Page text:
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AMD Sees Highest Quarterly Revenue Since 2005 with 7nm Ryzen, Radeon and Epyc

We opined that AMD's last quarterly earnings represented the calm before the 7nm storm, and today that storm made landfall as AMD posted its highest quarterly revenue since 2005 driven by its highest quarterly revenue for client (desktop) PC chips since 2011. Overall, AMD posted $1.8 billion in revenue for its third quarter 2019, a 9% year-over-year and 18% quarterly gain.

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AMD's success in the client desktop segment came as a byproduct of burgeoning sales of its 7nm Ryzen 3000 processors that experienced so much demand the company had difficulties keeping shelves stocked with the most popular models. The strong sales drove AMD's client division to a healthy 36% year-over-year (YoY) increase in revenue, but lingering shortages may have constrained potential growth. AMD's Ryzen processors now command the pricing we'd expect of premium processors, leading to an increase in average selling prices (ASP). AMD also says that it gained more desktop market share during the quarter, marking the eighth straight quarterly increase.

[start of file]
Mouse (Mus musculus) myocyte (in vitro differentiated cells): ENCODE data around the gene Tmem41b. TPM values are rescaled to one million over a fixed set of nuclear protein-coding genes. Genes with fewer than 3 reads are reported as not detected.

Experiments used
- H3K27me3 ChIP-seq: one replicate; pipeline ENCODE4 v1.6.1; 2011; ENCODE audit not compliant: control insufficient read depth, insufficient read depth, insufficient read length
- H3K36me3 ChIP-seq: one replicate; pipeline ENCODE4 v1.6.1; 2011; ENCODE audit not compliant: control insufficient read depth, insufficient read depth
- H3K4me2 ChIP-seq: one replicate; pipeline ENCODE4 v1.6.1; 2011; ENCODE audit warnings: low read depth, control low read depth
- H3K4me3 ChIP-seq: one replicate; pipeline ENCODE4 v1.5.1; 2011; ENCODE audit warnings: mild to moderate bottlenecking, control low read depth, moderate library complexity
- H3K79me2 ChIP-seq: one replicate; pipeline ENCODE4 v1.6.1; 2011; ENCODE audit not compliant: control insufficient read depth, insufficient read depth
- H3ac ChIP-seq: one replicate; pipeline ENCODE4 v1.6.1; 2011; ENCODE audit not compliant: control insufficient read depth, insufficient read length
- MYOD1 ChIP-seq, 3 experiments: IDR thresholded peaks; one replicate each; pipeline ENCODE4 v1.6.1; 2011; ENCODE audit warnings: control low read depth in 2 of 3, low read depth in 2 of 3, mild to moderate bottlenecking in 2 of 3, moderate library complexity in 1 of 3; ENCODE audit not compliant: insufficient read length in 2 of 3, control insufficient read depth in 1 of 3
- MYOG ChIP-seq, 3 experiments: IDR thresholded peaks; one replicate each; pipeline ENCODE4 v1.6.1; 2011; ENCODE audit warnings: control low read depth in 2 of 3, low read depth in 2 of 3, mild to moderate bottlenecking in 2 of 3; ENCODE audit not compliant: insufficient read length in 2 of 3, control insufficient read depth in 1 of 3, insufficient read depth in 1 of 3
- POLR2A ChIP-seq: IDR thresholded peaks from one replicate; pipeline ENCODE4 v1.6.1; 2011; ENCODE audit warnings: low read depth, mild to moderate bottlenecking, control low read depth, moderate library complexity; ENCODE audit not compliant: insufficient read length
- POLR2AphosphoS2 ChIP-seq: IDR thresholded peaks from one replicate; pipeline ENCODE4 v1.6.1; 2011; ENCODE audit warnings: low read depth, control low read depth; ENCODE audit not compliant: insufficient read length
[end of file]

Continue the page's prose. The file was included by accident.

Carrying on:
AMD's hotly-anticipated 7nm EPYC Rome processors also finally began shipping in volume, leading to a 50% quarterly increase in EPYC sales. However, lower sales in the company's custom silicon business (i.e., consoles) dragged down sales for the Enterprise, Embedded and Semi-Custom group, masking some of the gains from data center processor sales. Overall, the segment was down 27% YoY and 11% QoQ.

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AMD's GPU business is also doing well with the arrival of 7nm Radeon graphics cards that helped fuel a year-over-year rise in average selling prices (ASPs), but AMD chalked up a quarterly decline in GPU ASPs to a higher proportion of mobile sales. AMD disclosed that its data center GPU sales declined, but didn't elaborate. 

AMD's gross margins also improved to 43%, a 3% YoY gain that were the best since 2012. Profits weighed in at $121 million, an increase of 242%.

AMD also plans for more explosive gains in the coming quarter, projecting $2.1 billion in revenue, which would represent a 48% YoY and 17% quarterly gain. If AMD can deliver on those projections, it would equate to the highest quarterly revenue in the company's history. AMD also noted that it has reduced debt by $441 million this year. 

Paul Alcorn is the Deputy Managing Editor for Tom's Hardware US. He writes news and reviews on CPUs, storage and enterprise hardware.